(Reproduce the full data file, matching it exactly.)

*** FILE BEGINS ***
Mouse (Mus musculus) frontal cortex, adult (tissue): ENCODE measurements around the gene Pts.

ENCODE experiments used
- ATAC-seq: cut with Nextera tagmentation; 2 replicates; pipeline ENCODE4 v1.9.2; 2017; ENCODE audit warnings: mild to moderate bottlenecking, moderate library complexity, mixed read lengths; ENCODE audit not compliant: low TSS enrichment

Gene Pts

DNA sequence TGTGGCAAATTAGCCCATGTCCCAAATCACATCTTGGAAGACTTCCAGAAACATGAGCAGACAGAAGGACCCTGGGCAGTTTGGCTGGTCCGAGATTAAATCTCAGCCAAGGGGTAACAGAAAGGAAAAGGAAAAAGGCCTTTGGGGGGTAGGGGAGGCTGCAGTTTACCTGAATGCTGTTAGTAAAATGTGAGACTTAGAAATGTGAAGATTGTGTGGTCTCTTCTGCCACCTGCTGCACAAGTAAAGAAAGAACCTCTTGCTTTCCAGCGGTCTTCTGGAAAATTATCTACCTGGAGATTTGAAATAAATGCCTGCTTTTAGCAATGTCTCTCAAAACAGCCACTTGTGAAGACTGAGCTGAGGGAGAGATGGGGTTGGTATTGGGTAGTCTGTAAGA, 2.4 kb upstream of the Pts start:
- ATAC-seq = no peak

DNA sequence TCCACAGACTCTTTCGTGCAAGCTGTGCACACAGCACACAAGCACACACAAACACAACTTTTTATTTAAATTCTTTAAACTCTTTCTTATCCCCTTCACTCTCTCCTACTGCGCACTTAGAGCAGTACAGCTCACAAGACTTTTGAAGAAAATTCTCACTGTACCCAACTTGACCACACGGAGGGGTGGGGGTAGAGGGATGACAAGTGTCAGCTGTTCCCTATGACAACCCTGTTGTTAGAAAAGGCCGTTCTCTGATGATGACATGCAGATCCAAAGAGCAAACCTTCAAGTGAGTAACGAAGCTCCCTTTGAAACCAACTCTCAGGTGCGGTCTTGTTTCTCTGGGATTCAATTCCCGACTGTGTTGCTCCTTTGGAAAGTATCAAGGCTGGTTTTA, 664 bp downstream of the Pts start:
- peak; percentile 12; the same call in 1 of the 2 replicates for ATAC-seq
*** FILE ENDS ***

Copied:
Mouse (Mus musculus) frontal cortex, adult (tissue): ENCODE measurements around the gene Pts.

ENCODE experiments used
- ATAC-seq: cut with Nextera tagmentation; 2 replicates; pipeline ENCODE4 v1.9.2; 2017; ENCODE audit warnings: mild to moderate bottlenecking, moderate library complexity, mixed read lengths; ENCODE audit not compliant: low TSS enrichment

Gene Pts

DNA sequence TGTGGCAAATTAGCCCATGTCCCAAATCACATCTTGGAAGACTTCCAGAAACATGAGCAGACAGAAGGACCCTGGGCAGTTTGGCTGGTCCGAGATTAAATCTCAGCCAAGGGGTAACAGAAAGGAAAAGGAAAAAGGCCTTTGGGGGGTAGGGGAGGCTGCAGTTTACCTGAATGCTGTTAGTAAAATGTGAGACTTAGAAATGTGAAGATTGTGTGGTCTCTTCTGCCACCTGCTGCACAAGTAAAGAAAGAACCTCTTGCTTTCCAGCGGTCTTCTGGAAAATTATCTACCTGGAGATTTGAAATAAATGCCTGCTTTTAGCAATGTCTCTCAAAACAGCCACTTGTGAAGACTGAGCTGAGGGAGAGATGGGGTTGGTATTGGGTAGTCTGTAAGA, 2.4 kb upstream of the Pts start:
- ATAC-seq = no peak

DNA sequence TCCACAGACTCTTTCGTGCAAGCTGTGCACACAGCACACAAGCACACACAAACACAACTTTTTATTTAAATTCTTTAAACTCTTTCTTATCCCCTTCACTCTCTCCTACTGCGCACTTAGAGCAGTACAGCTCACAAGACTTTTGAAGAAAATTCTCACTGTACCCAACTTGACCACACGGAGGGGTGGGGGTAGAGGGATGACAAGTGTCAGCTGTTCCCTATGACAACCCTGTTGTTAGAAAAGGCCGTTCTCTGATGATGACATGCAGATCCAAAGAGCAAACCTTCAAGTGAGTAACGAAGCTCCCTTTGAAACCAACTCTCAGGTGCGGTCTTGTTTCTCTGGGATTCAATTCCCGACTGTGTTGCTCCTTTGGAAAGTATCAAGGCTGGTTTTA, 664 bp downstream of the Pts start:
- peak; percentile 12; the same call in 1 of the 2 replicates for ATAC-seq